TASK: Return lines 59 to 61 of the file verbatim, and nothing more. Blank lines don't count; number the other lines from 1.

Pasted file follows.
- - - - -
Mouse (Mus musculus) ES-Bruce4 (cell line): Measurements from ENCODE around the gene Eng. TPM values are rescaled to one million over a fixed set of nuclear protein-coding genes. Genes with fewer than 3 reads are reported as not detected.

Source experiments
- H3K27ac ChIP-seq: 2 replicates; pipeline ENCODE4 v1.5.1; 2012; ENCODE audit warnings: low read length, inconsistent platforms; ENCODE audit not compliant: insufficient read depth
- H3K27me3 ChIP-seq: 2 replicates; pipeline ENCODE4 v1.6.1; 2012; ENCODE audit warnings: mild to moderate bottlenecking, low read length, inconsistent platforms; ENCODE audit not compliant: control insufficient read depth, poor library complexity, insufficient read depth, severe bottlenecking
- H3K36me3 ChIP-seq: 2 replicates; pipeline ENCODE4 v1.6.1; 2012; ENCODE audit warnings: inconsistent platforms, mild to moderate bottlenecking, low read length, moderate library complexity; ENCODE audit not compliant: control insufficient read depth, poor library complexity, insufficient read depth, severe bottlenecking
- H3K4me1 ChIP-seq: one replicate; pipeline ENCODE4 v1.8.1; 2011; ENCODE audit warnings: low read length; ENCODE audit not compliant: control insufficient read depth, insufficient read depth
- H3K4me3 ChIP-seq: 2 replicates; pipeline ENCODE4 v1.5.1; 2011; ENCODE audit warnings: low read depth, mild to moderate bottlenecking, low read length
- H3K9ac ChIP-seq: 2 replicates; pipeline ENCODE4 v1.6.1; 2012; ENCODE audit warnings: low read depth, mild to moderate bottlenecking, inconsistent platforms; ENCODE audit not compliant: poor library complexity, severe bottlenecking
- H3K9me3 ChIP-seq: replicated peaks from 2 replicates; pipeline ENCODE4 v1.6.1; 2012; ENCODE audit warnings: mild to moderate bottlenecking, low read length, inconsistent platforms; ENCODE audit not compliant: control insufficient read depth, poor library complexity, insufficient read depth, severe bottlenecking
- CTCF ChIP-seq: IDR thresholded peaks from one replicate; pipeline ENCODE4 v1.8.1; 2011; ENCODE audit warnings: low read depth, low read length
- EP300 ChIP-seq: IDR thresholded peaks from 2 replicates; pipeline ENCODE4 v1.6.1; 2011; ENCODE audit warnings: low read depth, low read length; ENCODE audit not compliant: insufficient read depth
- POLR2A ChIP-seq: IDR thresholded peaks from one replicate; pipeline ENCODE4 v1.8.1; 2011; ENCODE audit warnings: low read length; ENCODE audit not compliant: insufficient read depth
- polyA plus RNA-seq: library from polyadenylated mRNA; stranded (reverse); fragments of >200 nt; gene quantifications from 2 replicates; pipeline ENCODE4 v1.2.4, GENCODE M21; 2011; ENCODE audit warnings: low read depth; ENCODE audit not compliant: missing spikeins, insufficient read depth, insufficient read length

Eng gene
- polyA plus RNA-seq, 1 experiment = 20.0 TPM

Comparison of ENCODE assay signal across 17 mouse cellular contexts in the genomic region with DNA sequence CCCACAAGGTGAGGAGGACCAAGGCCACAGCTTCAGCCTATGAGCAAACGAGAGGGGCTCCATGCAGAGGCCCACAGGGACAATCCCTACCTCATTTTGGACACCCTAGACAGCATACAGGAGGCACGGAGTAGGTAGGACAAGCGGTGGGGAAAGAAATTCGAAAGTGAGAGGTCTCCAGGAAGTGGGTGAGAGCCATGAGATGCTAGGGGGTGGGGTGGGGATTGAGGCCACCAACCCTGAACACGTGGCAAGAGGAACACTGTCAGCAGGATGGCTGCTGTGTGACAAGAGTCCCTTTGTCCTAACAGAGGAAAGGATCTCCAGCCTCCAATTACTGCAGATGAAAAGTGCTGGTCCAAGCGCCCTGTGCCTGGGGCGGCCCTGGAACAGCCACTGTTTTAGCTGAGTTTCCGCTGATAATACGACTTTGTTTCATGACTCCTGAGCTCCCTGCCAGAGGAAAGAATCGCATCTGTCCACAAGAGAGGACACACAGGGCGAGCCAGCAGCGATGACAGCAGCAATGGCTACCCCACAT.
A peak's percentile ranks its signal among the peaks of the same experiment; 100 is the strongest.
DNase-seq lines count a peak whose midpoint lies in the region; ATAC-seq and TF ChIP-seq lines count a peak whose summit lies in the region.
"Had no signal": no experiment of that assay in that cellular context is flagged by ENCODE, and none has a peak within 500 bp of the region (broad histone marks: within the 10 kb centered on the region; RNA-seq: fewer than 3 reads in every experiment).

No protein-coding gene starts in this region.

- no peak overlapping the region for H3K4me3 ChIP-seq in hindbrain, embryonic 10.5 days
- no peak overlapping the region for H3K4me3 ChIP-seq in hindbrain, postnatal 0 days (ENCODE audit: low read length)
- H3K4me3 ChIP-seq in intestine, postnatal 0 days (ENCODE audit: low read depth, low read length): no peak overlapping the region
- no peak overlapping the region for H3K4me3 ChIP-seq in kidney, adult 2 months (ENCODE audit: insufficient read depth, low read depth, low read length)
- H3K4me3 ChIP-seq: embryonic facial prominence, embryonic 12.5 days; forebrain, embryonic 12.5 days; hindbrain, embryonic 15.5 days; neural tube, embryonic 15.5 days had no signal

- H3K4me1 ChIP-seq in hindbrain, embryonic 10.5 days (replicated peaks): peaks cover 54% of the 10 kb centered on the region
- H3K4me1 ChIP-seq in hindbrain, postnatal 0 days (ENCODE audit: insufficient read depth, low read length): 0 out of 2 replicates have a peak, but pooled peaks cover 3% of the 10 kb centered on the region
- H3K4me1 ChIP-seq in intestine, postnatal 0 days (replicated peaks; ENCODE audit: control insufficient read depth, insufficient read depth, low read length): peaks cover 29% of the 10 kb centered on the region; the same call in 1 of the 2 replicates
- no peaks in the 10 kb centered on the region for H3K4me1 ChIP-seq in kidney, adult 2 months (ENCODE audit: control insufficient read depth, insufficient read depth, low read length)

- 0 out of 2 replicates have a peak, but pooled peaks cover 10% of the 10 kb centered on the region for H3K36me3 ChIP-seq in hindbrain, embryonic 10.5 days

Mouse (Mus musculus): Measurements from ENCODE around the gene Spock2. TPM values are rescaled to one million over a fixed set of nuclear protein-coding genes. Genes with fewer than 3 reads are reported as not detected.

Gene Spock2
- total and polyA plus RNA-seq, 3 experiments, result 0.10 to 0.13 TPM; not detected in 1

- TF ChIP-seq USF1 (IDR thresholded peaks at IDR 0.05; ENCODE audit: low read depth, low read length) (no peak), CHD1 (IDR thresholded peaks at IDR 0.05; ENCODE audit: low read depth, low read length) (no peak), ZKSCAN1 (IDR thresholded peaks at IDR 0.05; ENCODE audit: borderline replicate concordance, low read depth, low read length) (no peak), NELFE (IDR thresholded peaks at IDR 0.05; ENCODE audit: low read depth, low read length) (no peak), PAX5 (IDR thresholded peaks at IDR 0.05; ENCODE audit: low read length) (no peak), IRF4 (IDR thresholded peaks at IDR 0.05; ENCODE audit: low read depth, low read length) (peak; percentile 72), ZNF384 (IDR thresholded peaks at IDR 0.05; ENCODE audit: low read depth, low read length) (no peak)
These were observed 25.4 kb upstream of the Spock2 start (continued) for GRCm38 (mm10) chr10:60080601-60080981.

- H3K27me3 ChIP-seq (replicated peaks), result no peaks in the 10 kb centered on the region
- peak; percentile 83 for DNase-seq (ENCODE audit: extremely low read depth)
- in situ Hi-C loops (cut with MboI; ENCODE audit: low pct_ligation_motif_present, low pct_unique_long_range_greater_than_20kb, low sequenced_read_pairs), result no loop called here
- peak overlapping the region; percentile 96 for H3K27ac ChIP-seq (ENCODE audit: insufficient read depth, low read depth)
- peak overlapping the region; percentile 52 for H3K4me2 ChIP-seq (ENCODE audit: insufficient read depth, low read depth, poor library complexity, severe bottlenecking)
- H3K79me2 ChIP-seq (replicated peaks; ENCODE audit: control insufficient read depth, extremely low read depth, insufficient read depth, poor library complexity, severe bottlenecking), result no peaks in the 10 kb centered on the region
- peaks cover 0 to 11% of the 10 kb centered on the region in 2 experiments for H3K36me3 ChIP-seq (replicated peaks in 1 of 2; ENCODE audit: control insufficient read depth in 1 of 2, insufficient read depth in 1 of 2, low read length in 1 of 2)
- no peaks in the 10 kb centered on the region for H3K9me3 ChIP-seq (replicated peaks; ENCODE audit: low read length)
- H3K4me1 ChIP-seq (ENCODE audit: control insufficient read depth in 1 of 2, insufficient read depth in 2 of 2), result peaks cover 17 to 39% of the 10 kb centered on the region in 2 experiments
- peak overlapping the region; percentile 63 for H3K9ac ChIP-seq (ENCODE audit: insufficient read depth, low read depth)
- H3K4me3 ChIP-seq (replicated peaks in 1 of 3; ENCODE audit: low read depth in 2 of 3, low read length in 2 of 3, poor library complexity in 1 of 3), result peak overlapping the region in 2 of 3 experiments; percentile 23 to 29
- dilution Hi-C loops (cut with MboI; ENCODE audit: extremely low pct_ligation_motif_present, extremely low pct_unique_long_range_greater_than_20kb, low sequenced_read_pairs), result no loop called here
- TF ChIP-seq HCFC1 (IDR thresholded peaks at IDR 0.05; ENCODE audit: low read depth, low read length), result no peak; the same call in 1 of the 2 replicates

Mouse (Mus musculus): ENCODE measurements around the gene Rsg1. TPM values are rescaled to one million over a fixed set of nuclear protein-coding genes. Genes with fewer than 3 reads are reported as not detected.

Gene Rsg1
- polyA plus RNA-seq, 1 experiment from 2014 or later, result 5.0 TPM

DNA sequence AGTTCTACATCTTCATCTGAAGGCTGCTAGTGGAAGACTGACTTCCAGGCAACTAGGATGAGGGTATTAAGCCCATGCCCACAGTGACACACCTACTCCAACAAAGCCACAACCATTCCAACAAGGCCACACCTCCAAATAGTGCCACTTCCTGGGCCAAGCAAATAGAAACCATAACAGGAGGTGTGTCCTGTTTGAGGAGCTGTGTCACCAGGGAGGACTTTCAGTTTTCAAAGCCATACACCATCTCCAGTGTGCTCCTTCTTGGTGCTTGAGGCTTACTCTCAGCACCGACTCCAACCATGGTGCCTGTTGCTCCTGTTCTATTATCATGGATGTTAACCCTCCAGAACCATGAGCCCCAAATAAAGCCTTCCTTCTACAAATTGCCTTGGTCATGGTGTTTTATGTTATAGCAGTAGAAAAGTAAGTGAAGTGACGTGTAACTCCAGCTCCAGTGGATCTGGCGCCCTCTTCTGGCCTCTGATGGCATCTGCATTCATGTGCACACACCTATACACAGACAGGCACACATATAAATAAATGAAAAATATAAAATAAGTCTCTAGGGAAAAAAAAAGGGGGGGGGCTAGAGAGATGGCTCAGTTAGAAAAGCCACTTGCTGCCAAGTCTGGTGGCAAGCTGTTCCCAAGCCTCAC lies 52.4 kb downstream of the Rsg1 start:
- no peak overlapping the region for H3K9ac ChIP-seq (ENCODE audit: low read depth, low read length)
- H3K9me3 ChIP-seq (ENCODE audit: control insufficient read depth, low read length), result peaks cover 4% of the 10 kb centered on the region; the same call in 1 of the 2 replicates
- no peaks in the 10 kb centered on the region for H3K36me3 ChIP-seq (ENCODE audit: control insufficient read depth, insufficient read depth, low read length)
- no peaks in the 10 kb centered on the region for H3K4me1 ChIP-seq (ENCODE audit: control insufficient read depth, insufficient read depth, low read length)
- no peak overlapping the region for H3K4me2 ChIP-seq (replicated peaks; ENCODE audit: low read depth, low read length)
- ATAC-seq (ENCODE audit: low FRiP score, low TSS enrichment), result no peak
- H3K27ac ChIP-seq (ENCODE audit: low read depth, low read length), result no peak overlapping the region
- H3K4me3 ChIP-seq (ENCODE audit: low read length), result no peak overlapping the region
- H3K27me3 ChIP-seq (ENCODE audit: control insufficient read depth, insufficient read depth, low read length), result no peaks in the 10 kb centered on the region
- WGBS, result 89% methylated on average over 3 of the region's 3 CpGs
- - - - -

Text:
- H3K27ac ChIP-seq (ENCODE audit: low read depth, low read length), result no peak overlapping the region
- H3K4me3 ChIP-seq (ENCODE audit: low read length), result no peak overlapping the region
- H3K27me3 ChIP-seq (ENCODE audit: control insufficient read depth, insufficient read depth, low read length), result no peaks in the 10 kb centered on the region